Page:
24 Jan 2012
In - Research

Research into prostate cancer receives a major boost today (24th January) as The Prostate Cancer Charity announces its largest research investment into the disease to date.

Researchers from the Universities of Glasgow and Aberdeen will lead on three of the 15 projects from across the UK to be funded by The Prostate Cancer Charity. The Charity is investing over £2 million in an attempt to target some of the most important research challenges facing prostate cancer, from helping to diagnose the disease through to improving treatment options and quality of life for men living with it.

Speaking about the landmark investment Owen Sharp, Chief Executive of The Prostate Cancer Charity, said: "Despite being the most common cancer in men the research evidence surrounding prostate cancer is limited. The Charity's new research portfolio underlines our commitment to finding answers to this often complex and confusing disease.

"Over the past three years the Charity has more than trebled its investment in research whilst government funded research into the disease continues to lag behind that of other common cancers.Through our research portfolio we are proud to be working alongside some of the UK's top scientists to balance out this inequality and tackle some of the critical gaps in knowledge surrounding the disease to ensure men and their families get the answers they need."

In addition to pumping over £360,000 into two projects at the University of Glasgow and one at the University of Aberdeen The Prostate Cancer Charity is funding research at - amongst other institutions - Cambridge University, Imperial College London, Kings College London and the Institute of Cancer Research.

Professor Iain McEwan from the University of Aberdeen has received £81,634 for a 3 year PhD study to identify new drugs for the treatment of advanced prostate cancer. He said: "Men with advanced prostate cancer have limited treatment options, further hampered by prostate cancer's ability to develop resistance to standard treatments. There is a clear need to invest in research to focus on new ways to control and treat advanced prostate cancer, and this funding from The Prostate Cancer Charity will allow us to focus our attention on testing a new approach for developing drugs to block the activity of a protein called the androgen receptor."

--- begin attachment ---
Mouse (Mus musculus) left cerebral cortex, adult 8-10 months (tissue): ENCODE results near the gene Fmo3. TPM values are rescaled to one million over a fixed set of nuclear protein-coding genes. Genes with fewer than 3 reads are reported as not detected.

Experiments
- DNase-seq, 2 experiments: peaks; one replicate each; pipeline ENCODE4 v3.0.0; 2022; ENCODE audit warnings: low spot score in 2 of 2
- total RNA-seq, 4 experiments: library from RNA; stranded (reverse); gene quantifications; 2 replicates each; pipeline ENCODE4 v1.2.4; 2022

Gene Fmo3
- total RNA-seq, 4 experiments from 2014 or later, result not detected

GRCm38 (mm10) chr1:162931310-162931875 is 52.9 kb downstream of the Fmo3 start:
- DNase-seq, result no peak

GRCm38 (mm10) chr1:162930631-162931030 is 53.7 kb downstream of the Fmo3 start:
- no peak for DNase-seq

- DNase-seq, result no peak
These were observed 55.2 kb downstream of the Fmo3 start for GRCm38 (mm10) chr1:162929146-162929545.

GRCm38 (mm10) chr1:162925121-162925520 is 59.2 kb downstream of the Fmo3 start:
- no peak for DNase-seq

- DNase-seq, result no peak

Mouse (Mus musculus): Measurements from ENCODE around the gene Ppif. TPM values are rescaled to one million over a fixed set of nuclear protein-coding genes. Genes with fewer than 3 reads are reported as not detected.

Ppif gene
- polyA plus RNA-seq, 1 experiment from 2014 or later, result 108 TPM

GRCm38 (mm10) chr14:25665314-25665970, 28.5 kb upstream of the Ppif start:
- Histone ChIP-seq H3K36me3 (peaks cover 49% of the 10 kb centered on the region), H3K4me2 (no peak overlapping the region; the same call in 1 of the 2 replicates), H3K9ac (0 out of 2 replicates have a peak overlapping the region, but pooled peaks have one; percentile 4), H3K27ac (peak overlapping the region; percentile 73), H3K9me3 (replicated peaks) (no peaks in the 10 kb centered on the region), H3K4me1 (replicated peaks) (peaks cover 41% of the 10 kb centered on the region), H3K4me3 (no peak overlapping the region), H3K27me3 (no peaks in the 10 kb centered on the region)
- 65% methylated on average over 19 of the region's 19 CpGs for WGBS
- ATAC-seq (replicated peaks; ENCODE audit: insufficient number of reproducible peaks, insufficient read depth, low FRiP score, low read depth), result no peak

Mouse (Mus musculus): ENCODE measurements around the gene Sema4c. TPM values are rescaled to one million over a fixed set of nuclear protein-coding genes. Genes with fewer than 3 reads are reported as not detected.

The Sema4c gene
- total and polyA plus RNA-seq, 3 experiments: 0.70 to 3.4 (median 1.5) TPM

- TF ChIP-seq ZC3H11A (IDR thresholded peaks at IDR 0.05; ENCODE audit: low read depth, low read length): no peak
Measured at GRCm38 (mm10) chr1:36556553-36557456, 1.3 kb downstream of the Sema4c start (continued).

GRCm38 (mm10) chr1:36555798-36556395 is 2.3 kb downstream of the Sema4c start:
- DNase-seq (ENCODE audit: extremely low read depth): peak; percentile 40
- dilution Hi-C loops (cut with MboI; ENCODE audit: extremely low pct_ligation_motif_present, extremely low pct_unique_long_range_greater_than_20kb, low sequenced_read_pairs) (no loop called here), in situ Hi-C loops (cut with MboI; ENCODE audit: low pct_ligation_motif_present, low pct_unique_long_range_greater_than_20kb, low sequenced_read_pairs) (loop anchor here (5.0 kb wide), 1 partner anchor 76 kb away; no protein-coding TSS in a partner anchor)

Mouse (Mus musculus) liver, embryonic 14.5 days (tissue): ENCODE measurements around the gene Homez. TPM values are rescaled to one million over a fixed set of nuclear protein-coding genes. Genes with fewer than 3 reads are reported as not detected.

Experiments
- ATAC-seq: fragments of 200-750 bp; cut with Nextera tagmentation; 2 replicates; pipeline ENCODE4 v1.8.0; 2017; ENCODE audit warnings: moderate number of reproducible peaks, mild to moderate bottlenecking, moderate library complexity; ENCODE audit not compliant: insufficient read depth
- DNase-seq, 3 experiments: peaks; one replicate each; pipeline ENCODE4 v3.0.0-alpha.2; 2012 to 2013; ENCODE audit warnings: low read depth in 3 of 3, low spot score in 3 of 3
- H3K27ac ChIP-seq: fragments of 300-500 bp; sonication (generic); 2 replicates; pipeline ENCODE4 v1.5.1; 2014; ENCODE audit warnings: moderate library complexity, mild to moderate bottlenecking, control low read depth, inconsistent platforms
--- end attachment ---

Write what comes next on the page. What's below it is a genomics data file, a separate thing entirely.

Dr Joanna Edwards from the University of Glasgow's Beatson Institute has received £130,220 for a 2 year study into what makes men with prostate cancer stop responding to therapy. She said: "This funding is a fantastic boost and will hopefully further our understanding of why prostate cancer therapy begins to fail, at which point the disease progresses more quickly and survival is reduced. If we can establish the cause of treatment failure, and identify novel proteins within prostate cancer cells, we will be better placed to develop new drugs to act against the disease."

Professor Hing Leung from the Beatson Institute for Cancer Research, University of Glasgow and NHS Greater Glasgow and Clyde has received £150,812 for a 3 year project to identify how certain molecules promote the growth of prostate cancer. He said: "This project will use human prostate cancer samples to study the activity of the molecules Sprouty2 and PI3/AKT in prostate cancer. The aim is to develop targeted and individual treatment plans for men using these two molecules by understanding how they work together to drive aggressive prostate cancer, and their role in cancer developing resistance to standard treatments. Better understanding of lethal prostate cancer, particularly in relationship to cancer spread and drug-resistance, is key to future development of effective drugs aimed at improving patient outcome."

The fifteen grants were awarded via a competitive process of peer review and chosen on the basis of their extremely high quality and relevance to men with prostate cancer.

The Prostate Cancer Charity has a strong history of supporting the delivery of world class research and has invested over £12 million to date.

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